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Biolubes Lack Field Testing

Dear LubesnGreases,

I just finished reading Steve Swedbergs July column, Whats Bio – and Whats Next? Basically I think he is correct and his logic is correct. However, I strongly believe that any new technology, such as a biolube based engine oil, absolutely has to be field tested to ascertain if the Sequence Tests conducted on them are meaningful.

As you know, the Sequence Tests were developed with existing additive and base stock technologies. Using new technology that only passes the Sequence Tests does not necessarily mean that this new technology will perform satisfactorily in the field. When synthetic engine oils were first being introduced, an oil was about to be marketed that passed all the Sequence Tests but had not been field tested. I insisted that a field test had to be conducted before an approval would be granted. A field test was conducted – and the oil failed to provide satisfactory wear protection. The oil was reformulated and the oil company was very grateful that they had not marketed the original non-field tested product.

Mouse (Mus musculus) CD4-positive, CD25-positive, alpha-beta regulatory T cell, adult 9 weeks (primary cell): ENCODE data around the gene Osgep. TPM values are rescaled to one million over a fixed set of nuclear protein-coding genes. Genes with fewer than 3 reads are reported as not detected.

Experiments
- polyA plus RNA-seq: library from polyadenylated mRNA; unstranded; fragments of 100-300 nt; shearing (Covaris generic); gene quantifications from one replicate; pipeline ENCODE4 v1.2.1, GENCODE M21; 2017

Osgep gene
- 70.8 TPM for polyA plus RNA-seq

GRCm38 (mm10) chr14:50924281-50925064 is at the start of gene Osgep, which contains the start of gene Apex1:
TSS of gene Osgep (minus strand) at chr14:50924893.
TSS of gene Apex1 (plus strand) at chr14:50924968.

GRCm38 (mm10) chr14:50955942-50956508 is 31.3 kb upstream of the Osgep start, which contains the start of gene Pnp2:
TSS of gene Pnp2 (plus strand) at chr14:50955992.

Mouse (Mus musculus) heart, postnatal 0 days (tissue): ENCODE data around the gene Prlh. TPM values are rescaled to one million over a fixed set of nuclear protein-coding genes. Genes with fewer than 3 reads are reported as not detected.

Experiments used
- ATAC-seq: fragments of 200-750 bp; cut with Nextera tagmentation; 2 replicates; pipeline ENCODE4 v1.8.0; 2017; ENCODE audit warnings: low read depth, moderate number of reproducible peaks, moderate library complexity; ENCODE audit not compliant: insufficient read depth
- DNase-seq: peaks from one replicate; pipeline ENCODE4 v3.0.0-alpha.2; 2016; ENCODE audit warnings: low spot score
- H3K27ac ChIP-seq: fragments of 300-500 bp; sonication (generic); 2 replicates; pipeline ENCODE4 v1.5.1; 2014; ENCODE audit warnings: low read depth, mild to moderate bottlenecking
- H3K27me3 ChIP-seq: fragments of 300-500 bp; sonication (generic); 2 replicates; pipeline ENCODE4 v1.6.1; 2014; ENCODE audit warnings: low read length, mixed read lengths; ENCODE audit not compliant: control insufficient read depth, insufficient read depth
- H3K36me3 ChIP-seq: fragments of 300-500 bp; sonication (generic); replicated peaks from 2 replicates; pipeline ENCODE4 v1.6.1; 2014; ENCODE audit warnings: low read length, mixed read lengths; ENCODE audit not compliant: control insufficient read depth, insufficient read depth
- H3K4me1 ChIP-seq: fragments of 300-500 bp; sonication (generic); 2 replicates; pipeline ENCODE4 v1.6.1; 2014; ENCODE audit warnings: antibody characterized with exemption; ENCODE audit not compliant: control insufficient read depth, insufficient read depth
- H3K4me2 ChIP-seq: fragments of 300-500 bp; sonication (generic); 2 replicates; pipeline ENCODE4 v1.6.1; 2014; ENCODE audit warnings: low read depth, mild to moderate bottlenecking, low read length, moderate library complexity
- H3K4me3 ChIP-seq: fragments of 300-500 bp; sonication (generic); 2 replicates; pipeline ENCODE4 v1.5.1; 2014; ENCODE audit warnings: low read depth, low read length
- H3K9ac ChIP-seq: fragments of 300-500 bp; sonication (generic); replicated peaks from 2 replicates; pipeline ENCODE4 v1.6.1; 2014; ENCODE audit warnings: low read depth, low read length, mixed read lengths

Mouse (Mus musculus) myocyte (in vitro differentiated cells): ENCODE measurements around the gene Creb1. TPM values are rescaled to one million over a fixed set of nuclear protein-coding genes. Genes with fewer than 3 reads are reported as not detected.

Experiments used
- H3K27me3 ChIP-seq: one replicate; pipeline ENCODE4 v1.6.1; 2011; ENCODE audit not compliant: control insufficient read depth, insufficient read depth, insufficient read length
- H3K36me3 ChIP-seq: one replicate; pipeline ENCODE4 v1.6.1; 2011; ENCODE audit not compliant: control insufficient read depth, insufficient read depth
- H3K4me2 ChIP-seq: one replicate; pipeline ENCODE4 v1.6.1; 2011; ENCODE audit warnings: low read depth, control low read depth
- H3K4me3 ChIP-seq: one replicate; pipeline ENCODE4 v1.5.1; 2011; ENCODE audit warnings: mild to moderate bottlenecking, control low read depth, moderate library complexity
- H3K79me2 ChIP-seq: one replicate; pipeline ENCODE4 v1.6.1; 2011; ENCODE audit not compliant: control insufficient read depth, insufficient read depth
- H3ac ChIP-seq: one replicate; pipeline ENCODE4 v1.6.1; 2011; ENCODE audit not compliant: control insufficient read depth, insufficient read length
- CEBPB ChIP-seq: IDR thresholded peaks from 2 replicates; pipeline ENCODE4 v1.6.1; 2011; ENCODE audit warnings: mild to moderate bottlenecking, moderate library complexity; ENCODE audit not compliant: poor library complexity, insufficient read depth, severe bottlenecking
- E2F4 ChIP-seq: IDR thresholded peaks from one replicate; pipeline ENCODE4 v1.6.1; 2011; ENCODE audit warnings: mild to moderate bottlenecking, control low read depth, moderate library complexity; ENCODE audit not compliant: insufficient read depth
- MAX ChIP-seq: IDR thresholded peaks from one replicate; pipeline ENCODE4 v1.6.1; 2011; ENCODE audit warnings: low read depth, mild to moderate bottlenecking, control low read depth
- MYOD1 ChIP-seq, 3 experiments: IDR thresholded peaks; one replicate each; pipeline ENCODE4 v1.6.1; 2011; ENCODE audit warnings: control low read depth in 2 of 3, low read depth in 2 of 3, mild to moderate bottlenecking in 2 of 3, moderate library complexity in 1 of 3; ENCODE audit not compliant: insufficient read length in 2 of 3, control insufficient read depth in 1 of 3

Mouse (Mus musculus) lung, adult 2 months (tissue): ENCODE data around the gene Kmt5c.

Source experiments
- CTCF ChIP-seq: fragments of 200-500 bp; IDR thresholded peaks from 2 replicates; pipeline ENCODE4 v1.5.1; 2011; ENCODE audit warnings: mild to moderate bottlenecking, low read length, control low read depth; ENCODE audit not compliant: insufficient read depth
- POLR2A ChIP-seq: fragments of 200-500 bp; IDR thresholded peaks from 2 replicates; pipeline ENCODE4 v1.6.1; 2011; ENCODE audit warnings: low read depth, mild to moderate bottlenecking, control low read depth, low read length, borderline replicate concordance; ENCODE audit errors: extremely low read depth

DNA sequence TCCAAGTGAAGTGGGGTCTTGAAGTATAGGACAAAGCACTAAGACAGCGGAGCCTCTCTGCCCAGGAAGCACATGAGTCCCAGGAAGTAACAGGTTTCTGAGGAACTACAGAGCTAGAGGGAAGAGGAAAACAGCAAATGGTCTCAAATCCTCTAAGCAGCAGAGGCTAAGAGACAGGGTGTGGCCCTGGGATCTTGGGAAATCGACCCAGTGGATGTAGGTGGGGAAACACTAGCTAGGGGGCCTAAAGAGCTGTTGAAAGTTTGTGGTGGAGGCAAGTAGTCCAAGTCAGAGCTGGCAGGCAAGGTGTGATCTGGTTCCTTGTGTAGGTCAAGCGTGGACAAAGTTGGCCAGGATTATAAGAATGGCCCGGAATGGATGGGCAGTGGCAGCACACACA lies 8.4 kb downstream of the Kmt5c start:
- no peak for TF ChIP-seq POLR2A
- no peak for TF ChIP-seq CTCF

Steve suggested that Group V base stocks and interchange guidelines could be incorporated into an engine test program for these new base stocks. It seems to me that before any meaningful base stock interchange guidelines can be established, it needs to be established if the Sequence Tests themselves are meaningful indicators of the true field performance of biolube based engine oils. The column, in my opinion, would have been near-perfect and complete if the field-testing correlation aspect had been included.

Richard H. Kabel

GM Research Laboratories (ret.)

Romeo, Mich.

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